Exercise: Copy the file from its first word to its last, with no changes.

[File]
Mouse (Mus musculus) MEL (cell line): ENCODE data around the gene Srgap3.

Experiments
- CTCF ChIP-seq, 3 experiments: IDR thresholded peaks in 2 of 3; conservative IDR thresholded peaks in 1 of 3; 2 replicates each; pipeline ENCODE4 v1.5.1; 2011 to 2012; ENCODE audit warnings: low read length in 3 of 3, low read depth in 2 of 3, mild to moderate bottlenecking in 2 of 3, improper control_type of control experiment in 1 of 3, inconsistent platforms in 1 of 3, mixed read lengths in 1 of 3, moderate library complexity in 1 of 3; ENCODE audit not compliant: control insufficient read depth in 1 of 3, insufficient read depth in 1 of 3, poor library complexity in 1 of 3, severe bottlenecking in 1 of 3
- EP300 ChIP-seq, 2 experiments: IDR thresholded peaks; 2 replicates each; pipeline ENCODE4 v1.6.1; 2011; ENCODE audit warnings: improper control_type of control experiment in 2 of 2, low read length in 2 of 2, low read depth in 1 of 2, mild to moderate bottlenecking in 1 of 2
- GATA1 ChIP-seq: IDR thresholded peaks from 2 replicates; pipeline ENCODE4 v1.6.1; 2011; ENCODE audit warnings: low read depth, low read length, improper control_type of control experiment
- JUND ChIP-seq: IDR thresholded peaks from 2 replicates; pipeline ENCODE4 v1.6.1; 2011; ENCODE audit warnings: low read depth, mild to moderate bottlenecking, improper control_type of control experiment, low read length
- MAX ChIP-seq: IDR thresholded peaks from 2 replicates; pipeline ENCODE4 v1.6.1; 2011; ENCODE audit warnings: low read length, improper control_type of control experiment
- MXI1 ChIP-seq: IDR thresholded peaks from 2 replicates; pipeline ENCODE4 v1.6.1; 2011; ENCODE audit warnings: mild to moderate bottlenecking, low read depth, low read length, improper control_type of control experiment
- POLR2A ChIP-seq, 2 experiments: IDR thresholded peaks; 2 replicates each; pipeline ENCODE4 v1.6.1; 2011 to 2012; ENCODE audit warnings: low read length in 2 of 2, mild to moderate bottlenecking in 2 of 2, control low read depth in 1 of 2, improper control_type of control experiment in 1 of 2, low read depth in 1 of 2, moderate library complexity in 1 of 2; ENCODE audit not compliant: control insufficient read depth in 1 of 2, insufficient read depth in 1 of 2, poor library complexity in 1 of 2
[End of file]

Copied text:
Mouse (Mus musculus) MEL (cell line): ENCODE data around the gene Srgap3.

Experiments
- CTCF ChIP-seq, 3 experiments: IDR thresholded peaks in 2 of 3; conservative IDR thresholded peaks in 1 of 3; 2 replicates each; pipeline ENCODE4 v1.5.1; 2011 to 2012; ENCODE audit warnings: low read length in 3 of 3, low read depth in 2 of 3, mild to moderate bottlenecking in 2 of 3, improper control_type of control experiment in 1 of 3, inconsistent platforms in 1 of 3, mixed read lengths in 1 of 3, moderate library complexity in 1 of 3; ENCODE audit not compliant: control insufficient read depth in 1 of 3, insufficient read depth in 1 of 3, poor library complexity in 1 of 3, severe bottlenecking in 1 of 3
- EP300 ChIP-seq, 2 experiments: IDR thresholded peaks; 2 replicates each; pipeline ENCODE4 v1.6.1; 2011; ENCODE audit warnings: improper control_type of control experiment in 2 of 2, low read length in 2 of 2, low read depth in 1 of 2, mild to moderate bottlenecking in 1 of 2
- GATA1 ChIP-seq: IDR thresholded peaks from 2 replicates; pipeline ENCODE4 v1.6.1; 2011; ENCODE audit warnings: low read depth, low read length, improper control_type of control experiment
- JUND ChIP-seq: IDR thresholded peaks from 2 replicates; pipeline ENCODE4 v1.6.1; 2011; ENCODE audit warnings: low read depth, mild to moderate bottlenecking, improper control_type of control experiment, low read length
- MAX ChIP-seq: IDR thresholded peaks from 2 replicates; pipeline ENCODE4 v1.6.1; 2011; ENCODE audit warnings: low read length, improper control_type of control experiment
- MXI1 ChIP-seq: IDR thresholded peaks from 2 replicates; pipeline ENCODE4 v1.6.1; 2011; ENCODE audit warnings: mild to moderate bottlenecking, low read depth, low read length, improper control_type of control experiment
- POLR2A ChIP-seq, 2 experiments: IDR thresholded peaks; 2 replicates each; pipeline ENCODE4 v1.6.1; 2011 to 2012; ENCODE audit warnings: low read length in 2 of 2, mild to moderate bottlenecking in 2 of 2, control low read depth in 1 of 2, improper control_type of control experiment in 1 of 2, low read depth in 1 of 2, moderate library complexity in 1 of 2; ENCODE audit not compliant: control insufficient read depth in 1 of 2, insufficient read depth in 1 of 2, poor library complexity in 1 of 2